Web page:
April 29, 1901- January 7, 1989
Emperor Showa Japan’s longest reigning emperorby Rit Nosotro First Published:: 2003
“I wanted very much to avoid war and I feel it is very regrettable that circumstances led to war.” Emperor Hirohito Sept. 27, 1945 to General Douglas MacArthur.
Born on April 29, 1901, during the reign of his grandfather, Mutsuhito Emperor Meiji, to the Crown Prince Yoshihito and his wife Sadako. Hirohito, the 124th emperor of Japan, was to become Japan’s longest reigning emperor.
Shortly after his birth Hirohito was taken from his parents, according to a long-established custom, and put under the guardianship of a vice admiral in the imperial navy until November 1904, when he returned to his parent’s official residence the Akasaka Palace. Then in April of 1909 he was sent to Gakushuin (Peers School) where he was enrolled in a special class of 12 boys along with two of his imperial cousins. The head of the school, Gen. Maresuke Nogi, took a special interest in the education of the young prince. And during the time that he tutored him he tried to instill in him many of the character traits that he would need to rule a nation.
In September of 1912 Hirohito’s grandfather died and his father ascended to the throne, taking the reign name of Taisho. Shortly after that Hirohito was appointed heir apparent to the throne. Unfortunately at this time he also lost his mentor, Nogi. Nogi and his wife committed suicide as part of a Japanese ritual on the day of his grandfather’s funeral. Hirohito continued his education under another military hero, Adm. Heihachiro Togo. Togo was a good man but the crown prince never had the same affection for him that he had with Nogi. It is under Togo that Hirohito first took an interest in Marine Biology, an area that he later became an acknowledge expert in.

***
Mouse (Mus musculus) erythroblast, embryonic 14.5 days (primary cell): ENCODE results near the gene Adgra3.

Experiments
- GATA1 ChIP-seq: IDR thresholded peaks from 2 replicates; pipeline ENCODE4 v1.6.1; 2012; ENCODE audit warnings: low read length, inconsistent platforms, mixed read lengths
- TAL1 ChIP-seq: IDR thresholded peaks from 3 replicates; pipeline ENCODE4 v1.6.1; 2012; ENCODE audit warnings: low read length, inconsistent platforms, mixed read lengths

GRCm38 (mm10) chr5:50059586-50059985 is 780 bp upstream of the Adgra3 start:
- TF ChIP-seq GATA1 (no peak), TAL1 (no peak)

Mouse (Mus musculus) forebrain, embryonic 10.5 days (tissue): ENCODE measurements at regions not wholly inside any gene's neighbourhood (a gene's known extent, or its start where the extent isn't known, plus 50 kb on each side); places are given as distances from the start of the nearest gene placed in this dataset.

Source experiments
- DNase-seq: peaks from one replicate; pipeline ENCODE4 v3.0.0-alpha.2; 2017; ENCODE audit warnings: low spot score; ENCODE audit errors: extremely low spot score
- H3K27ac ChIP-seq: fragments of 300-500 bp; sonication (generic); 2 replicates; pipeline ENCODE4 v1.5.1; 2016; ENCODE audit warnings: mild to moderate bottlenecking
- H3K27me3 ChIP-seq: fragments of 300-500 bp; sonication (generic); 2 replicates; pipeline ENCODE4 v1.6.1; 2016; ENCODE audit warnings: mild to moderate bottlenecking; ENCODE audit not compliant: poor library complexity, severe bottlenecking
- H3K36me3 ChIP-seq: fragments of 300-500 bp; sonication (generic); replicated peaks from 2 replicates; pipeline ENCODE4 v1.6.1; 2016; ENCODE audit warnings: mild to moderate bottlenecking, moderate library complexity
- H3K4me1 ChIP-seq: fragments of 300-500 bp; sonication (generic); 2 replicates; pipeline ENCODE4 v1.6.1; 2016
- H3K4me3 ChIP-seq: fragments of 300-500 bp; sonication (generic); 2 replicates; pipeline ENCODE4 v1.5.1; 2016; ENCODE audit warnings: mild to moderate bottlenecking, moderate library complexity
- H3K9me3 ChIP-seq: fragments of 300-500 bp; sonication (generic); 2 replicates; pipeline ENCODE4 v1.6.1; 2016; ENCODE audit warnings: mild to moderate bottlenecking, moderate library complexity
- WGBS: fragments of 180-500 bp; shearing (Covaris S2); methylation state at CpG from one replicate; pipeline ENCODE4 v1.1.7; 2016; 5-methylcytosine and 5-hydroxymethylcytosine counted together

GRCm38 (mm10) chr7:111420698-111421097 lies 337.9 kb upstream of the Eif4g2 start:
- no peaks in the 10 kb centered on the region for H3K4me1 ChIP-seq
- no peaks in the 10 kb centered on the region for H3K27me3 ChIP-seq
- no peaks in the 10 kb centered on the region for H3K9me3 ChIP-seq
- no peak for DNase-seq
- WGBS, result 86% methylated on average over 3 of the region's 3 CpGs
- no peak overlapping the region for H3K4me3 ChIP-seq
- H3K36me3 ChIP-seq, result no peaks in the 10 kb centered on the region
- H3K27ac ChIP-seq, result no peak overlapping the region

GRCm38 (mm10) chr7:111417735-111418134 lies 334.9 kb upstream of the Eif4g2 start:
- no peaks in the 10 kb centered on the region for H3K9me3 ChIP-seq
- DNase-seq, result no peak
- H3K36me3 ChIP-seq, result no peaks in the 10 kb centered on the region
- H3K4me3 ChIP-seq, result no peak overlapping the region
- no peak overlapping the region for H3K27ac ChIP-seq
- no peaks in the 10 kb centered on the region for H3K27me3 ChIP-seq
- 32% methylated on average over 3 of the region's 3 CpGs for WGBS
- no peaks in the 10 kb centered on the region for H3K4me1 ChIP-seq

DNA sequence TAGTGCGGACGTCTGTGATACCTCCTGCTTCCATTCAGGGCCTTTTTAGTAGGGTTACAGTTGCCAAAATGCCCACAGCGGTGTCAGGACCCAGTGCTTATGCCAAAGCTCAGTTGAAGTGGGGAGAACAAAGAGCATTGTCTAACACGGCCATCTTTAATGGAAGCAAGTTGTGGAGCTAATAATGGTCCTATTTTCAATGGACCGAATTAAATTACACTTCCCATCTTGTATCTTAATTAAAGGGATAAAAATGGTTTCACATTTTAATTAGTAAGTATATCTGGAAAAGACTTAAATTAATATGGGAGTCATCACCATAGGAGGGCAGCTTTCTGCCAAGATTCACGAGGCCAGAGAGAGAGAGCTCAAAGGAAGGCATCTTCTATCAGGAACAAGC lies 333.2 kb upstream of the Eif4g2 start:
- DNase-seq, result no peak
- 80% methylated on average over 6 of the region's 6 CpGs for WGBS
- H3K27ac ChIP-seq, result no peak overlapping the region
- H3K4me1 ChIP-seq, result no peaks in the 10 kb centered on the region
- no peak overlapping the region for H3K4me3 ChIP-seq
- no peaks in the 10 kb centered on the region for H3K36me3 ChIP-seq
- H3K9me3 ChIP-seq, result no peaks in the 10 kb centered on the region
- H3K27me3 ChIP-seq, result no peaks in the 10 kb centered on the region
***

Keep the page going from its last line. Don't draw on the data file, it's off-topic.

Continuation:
On February 4, 1918 Hirohito became engaged to Princess Nagako, daughter of Prince Kuniyoshi Kuninomiya. Unfortunately there were objections to the match and the wedding was put off for six years. In March of 1921, Hirohito, accompanied by a large retinue, set off for a tour of Europe. He became the first crown prince of Japan to go abroad, Traveling through France, Holland, Italy, and England. In England he spent time with the royal family which left a deep and lasting impression on him. The informality with which the British royal family behaved was new to him and he liked it.
November 25, 1921 shortly after his return to Japan, from Europe, Hirohito was appointed to serve as regent for his father, who had begun to show signs of mental derangement. Two years later in December 1923 Hirohito was almost killed by a young radical. Finally his imperial wedding took place, and on January 26, 1924 as Hirohito and Nagako were united in holy matrimony. The imperial couple later had five daughters, the first born in December 1926, and two sons, the first born in December 1933.
Even though Hirohito acceded to the throne on December 25, 1926 his formal enthronement didn’t take place till November 1928 according to ancient rituals. He then became the 124th emperor in direct lineage. Customarily, when Hirohito became emperor he took a reign name. He chose the name of Showa, which means “Enlightened Peace” and was formally known as Showa Tenno, Tenno meaning “Heavenly Sovereign.” Hirohito’s choice of reign name was ironic for in his reign Japan experienced one of the most devastating wars that this world has known, World War II.